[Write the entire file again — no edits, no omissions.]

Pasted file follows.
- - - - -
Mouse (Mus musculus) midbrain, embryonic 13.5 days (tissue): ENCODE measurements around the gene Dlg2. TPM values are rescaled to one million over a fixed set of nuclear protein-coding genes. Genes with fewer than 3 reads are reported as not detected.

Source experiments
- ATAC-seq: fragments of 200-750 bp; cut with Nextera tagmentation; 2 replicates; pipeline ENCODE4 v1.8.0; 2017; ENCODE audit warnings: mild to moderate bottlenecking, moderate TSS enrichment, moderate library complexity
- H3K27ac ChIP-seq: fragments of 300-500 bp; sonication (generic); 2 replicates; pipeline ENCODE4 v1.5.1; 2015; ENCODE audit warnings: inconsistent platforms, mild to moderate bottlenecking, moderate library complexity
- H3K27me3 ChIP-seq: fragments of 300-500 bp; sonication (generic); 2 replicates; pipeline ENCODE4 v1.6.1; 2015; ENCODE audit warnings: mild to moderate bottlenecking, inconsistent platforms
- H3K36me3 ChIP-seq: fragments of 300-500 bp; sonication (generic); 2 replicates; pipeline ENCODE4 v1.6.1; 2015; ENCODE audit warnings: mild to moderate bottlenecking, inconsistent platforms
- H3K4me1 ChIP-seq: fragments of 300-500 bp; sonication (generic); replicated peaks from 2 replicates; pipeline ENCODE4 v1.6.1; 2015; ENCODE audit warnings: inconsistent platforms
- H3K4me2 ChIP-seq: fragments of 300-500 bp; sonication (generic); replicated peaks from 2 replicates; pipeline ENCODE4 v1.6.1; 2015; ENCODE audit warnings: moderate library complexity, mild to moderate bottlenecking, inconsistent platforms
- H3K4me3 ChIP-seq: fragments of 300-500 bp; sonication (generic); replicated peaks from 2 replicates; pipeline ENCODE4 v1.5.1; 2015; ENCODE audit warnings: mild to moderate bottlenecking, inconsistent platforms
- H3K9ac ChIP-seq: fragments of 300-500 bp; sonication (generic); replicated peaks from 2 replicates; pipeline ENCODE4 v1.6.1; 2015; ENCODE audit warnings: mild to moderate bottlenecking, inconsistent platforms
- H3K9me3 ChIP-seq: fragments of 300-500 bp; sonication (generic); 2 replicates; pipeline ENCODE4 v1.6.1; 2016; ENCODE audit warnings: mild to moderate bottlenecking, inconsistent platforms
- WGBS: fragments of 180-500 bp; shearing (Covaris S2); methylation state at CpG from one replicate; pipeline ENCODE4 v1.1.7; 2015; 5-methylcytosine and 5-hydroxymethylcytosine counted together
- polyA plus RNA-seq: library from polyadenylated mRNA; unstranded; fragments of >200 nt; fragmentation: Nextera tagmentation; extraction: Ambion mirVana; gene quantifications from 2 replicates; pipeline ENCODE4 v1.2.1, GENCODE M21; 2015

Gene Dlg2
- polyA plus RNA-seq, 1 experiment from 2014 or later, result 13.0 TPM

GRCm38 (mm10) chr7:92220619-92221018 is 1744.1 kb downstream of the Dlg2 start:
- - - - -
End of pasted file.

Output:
Mouse (Mus musculus) midbrain, embryonic 13.5 days (tissue): ENCODE measurements around the gene Dlg2. TPM values are rescaled to one million over a fixed set of nuclear protein-coding genes. Genes with fewer than 3 reads are reported as not detected.

Source experiments
- ATAC-seq: fragments of 200-750 bp; cut with Nextera tagmentation; 2 replicates; pipeline ENCODE4 v1.8.0; 2017; ENCODE audit warnings: mild to moderate bottlenecking, moderate TSS enrichment, moderate library complexity
- H3K27ac ChIP-seq: fragments of 300-500 bp; sonication (generic); 2 replicates; pipeline ENCODE4 v1.5.1; 2015; ENCODE audit warnings: inconsistent platforms, mild to moderate bottlenecking, moderate library complexity
- H3K27me3 ChIP-seq: fragments of 300-500 bp; sonication (generic); 2 replicates; pipeline ENCODE4 v1.6.1; 2015; ENCODE audit warnings: mild to moderate bottlenecking, inconsistent platforms
- H3K36me3 ChIP-seq: fragments of 300-500 bp; sonication (generic); 2 replicates; pipeline ENCODE4 v1.6.1; 2015; ENCODE audit warnings: mild to moderate bottlenecking, inconsistent platforms
- H3K4me1 ChIP-seq: fragments of 300-500 bp; sonication (generic); replicated peaks from 2 replicates; pipeline ENCODE4 v1.6.1; 2015; ENCODE audit warnings: inconsistent platforms
- H3K4me2 ChIP-seq: fragments of 300-500 bp; sonication (generic); replicated peaks from 2 replicates; pipeline ENCODE4 v1.6.1; 2015; ENCODE audit warnings: moderate library complexity, mild to moderate bottlenecking, inconsistent platforms
- H3K4me3 ChIP-seq: fragments of 300-500 bp; sonication (generic); replicated peaks from 2 replicates; pipeline ENCODE4 v1.5.1; 2015; ENCODE audit warnings: mild to moderate bottlenecking, inconsistent platforms
- H3K9ac ChIP-seq: fragments of 300-500 bp; sonication (generic); replicated peaks from 2 replicates; pipeline ENCODE4 v1.6.1; 2015; ENCODE audit warnings: mild to moderate bottlenecking, inconsistent platforms
- H3K9me3 ChIP-seq: fragments of 300-500 bp; sonication (generic); 2 replicates; pipeline ENCODE4 v1.6.1; 2016; ENCODE audit warnings: mild to moderate bottlenecking, inconsistent platforms
- WGBS: fragments of 180-500 bp; shearing (Covaris S2); methylation state at CpG from one replicate; pipeline ENCODE4 v1.1.7; 2015; 5-methylcytosine and 5-hydroxymethylcytosine counted together
- polyA plus RNA-seq: library from polyadenylated mRNA; unstranded; fragments of >200 nt; fragmentation: Nextera tagmentation; extraction: Ambion mirVana; gene quantifications from 2 replicates; pipeline ENCODE4 v1.2.1, GENCODE M21; 2015

Gene Dlg2
- polyA plus RNA-seq, 1 experiment from 2014 or later, result 13.0 TPM

GRCm38 (mm10) chr7:92220619-92221018 is 1744.1 kb downstream of the Dlg2 start: